When you start syncing, geth downloads the state tries for that moment. So when downloading is completed, geth needs to catch up for all the changes that happened on the state while your client was downloading. This is called state healing. Therefore, the faster your client downloads the state, the less the healing it needs to do.
In the geth documentation says that you can't know how long it may take to heal the state. But I believe you can make a rough estimation. You have to look at the logs to find out how fast your client heals accounts. I figured mine healed around 16 accounts/s. (Unfortunately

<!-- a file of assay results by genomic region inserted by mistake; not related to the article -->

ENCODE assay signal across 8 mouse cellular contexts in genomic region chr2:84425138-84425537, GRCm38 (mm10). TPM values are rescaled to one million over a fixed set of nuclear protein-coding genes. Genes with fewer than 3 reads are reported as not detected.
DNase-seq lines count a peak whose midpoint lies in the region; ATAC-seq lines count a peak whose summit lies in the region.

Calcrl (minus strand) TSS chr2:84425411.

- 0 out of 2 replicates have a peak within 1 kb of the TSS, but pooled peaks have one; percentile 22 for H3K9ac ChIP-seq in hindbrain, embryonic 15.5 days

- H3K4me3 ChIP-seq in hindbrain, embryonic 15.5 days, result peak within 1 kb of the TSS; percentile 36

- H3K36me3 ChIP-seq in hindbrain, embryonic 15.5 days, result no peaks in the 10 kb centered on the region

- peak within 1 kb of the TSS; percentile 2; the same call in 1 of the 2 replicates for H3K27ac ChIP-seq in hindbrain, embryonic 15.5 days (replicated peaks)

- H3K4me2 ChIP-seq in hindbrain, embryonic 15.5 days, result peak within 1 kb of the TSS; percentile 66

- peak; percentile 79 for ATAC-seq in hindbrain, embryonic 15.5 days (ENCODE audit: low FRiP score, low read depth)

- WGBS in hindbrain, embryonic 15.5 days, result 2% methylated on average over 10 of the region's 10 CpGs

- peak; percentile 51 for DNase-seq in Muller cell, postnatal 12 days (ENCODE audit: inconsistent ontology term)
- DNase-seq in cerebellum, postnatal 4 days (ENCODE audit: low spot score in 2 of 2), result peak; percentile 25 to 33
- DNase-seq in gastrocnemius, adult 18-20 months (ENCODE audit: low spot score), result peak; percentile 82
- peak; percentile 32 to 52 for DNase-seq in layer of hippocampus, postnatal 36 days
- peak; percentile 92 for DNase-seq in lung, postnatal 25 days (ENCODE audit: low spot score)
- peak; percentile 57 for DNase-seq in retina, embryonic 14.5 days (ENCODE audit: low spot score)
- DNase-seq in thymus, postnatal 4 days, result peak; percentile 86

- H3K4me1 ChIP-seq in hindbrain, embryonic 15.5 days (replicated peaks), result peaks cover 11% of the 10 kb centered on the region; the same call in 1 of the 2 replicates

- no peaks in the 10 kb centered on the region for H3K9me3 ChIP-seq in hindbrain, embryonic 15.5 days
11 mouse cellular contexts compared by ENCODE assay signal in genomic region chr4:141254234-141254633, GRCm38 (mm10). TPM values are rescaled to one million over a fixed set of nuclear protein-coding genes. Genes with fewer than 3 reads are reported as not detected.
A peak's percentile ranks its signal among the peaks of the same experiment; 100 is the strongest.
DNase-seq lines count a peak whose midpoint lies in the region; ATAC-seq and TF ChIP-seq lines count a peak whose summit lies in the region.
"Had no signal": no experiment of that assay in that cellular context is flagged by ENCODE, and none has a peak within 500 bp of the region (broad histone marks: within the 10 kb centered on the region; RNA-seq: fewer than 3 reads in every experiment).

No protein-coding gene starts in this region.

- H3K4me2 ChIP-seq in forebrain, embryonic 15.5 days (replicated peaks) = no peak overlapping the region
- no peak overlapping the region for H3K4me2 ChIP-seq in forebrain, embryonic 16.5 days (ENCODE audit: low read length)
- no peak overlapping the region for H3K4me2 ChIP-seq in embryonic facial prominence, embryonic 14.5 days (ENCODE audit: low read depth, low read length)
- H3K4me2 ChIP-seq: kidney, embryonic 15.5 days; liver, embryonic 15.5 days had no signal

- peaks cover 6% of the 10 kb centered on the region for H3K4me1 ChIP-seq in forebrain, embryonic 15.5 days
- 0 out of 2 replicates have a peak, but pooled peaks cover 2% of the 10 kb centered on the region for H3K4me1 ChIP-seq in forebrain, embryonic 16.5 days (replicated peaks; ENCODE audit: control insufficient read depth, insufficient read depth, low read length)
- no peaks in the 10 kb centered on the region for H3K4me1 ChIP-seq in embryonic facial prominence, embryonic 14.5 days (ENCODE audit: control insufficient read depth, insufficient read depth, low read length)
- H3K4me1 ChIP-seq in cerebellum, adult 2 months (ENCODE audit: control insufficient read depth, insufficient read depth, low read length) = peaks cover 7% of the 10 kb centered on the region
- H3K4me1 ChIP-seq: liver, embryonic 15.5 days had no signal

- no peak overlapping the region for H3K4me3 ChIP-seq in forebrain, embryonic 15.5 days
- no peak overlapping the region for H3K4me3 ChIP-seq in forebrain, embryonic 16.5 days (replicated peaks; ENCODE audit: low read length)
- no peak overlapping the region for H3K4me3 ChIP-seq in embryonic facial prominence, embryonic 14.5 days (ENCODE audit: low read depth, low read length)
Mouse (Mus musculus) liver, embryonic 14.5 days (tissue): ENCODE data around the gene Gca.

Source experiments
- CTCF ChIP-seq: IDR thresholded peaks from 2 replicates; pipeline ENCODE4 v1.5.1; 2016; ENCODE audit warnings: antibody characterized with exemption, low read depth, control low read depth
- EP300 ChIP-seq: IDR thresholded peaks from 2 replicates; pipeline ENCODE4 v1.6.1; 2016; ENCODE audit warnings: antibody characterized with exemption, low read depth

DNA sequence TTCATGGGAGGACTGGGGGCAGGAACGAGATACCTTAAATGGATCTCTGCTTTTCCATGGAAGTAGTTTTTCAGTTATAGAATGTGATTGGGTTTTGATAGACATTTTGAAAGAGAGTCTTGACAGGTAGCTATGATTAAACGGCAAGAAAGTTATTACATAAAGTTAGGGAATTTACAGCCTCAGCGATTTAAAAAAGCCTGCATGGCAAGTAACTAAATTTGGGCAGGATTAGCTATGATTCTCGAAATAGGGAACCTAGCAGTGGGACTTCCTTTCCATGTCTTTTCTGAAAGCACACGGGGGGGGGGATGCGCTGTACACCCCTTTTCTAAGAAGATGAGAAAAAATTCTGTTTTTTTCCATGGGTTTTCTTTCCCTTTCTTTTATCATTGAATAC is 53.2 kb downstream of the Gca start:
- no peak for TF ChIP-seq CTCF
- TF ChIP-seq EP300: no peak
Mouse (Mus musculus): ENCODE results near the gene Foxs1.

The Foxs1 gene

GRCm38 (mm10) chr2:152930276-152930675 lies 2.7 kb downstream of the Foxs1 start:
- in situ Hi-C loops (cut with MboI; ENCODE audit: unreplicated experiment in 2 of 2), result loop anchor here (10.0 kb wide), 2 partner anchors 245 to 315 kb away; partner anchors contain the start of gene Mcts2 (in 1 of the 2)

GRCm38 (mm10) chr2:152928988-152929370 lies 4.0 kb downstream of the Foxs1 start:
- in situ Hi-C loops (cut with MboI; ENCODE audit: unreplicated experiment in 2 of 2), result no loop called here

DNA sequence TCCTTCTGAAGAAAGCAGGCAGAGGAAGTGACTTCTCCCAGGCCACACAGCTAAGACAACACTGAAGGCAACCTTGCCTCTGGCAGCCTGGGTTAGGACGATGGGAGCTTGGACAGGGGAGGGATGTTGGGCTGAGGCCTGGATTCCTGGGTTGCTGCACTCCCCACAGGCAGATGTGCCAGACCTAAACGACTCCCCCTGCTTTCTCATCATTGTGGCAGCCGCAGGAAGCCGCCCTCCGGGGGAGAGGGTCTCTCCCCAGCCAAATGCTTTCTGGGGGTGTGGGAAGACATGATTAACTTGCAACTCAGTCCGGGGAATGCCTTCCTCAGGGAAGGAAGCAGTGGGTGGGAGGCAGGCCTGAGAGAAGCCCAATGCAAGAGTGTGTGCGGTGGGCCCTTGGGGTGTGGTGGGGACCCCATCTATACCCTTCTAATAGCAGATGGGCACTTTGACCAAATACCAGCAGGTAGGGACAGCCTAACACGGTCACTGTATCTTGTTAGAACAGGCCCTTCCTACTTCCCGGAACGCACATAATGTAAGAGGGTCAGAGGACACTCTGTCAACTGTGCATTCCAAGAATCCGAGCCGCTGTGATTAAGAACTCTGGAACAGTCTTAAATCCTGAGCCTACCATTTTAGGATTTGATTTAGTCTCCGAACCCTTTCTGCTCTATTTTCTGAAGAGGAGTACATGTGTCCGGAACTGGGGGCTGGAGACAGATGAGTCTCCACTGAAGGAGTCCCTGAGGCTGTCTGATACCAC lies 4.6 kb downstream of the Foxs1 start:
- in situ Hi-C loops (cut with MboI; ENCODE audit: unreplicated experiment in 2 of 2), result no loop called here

eth.syncing doesn't give this info.) You look on etherscan.io to see how many daily active accounts there are, so you can know how fast the state changes. These days (2023/6) there are ~400.000 daily active accounts, so the rate the state changes is ~4.6 accounts/s. To know when your client will heal up to the state you have to use this formula:
time_heal_ends = (account_healing_speed*time_healing_started-state_change_rate*time_sync_started)
My client took 46 hours to heal and this formula was the most precise I could think of. It estimated the healing time to be within half an hour of the actual time.